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After reading some posts here, i try to avoid using operators in order to avoid useless scene.update slowdown.

Unfortunatly i still have a slowdown when creating multiple objects in blender, here is the 'test code' showing performance hit (seems to be linear and not exponential).

import bpy
from datetime import datetime

iter = 0
startTime = datetime.now()

def duplicate_object(scene, name, copyOb):
    global startTime
    global index

    mesh = bpy.data.meshes.new("tmp")
    ob_new = bpy.data.objects.new(name, mesh)

    ob_new.data = copyOb.data.copy()
    ob_new.data.name = name
    bpy.data.meshes.remove(mesh)
    scene.objects.link(ob_new)

    print(iter, datetime.now()-startTime)
    iter+=1
    startTime = datetime.now()

    return ob_new

for i in range(0,5000):
    duplicate_object(bpy.context.scene, "toto", bpy.data.objects['Cube'])

Not sure why script slowdown with object number, it doesn't seem to check for every object in scene to create a new one.. Is it only blender having bad time handling more and more objects (even before any scene.update()?)

Any help welcome ! :)

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  • $\begingroup$ jasperge provided some good optimizations, but you might want to ask yourself: "do I really need a new mesh for each object?". wiki.blender.org/index.php/Doc:2.6/Manual/Modeling/Objects/… In many applications it's perfectly fine for a thousand objects to share a single mesh. Per-object (instead of per-data) materials make it feasible in even more situations. $\endgroup$ – Mutant Bob Oct 8 '14 at 18:10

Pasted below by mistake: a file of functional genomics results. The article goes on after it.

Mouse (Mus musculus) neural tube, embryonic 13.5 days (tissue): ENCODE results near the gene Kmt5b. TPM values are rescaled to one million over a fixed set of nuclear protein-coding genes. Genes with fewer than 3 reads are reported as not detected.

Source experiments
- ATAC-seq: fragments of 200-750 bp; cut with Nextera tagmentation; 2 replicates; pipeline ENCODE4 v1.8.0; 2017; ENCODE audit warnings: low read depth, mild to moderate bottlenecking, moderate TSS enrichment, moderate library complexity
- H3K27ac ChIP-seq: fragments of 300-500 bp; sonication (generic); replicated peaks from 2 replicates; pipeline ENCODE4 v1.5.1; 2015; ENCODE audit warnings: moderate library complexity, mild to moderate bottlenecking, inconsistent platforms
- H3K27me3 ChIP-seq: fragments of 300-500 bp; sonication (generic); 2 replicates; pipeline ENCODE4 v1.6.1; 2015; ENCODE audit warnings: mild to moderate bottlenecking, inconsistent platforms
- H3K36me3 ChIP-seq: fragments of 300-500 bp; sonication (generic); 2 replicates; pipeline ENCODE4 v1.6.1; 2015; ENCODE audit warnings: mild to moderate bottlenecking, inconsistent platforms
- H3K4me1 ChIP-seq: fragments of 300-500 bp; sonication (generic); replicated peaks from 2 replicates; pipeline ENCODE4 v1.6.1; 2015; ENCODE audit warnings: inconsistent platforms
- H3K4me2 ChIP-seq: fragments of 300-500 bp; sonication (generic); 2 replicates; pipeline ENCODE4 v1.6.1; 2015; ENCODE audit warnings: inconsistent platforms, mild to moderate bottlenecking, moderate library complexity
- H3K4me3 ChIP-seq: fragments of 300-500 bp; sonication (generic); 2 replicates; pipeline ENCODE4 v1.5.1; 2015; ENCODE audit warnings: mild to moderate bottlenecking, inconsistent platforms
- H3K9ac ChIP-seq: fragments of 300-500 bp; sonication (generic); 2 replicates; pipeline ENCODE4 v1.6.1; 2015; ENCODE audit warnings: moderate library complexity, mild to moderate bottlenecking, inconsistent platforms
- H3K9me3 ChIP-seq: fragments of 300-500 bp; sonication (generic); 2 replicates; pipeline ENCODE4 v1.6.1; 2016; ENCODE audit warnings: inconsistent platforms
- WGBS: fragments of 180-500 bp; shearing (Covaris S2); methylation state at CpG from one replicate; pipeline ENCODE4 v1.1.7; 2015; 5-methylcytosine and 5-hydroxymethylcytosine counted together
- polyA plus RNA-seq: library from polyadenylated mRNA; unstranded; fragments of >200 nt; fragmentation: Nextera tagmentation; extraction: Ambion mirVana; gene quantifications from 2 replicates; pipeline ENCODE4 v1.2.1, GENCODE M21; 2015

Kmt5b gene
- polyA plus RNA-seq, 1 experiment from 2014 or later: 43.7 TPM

• $\begingroup$ And sometimes you don't even need an entire Object for your duplicate, and all you need to vary is position and orientation. Then DupliGroups become useful: wiki.blender.org/index.php/Doc:2.6/Manual/Modeling/Objects/… . I was introduced to that technique by IRC when having 1000+ gears started to bog down my UI. $\endgroup$ – Mutant Bob Oct 8 '14 at 18:12
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I'm not sure, but I think it's mainly Blender having to deal with more and more meshes. In your case an extra slowdown is introduced by first creating a "tmp" mesh.

Here you have an improved version of your code, which is a little bit faster, but still slows down after duplicating more objects.

import bpy
from datetime import datetime


def duplicate_object(scene, name, copyOb, iter):
    startTime = datetime.now()

    mesh = copyOb.data.copy()
    mesh.name = name
    ob_new = bpy.data.objects.new(name, mesh)

    scene.objects.link(ob_new)

    print(iter, datetime.now() - startTime)

    return ob_new

for i in range(5000):
    duplicate_object(bpy.context.scene, "toto", bpy.data.objects['Cube'], i)
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A variation which recycles a single mesh:

import bpy

def army(mesh):
    scn = bpy.context.scene
    for r in range(10):
        for c in range(4):
            obj = bpy.data.objects.new("army", mesh)
            obj.location = ( r*3, c*3, 2)
            scn.objects.link(obj)

army(bpy.data.meshes["Cube"])

And here's a fragment that uses dupligroup empties:

ob = bpy.data.objects.new(name, None)
ob.dupli_type = 'GROUP'
ob.dupli_group = bpy.data.groups['prototype cube']
ob.location = (x,y,z)
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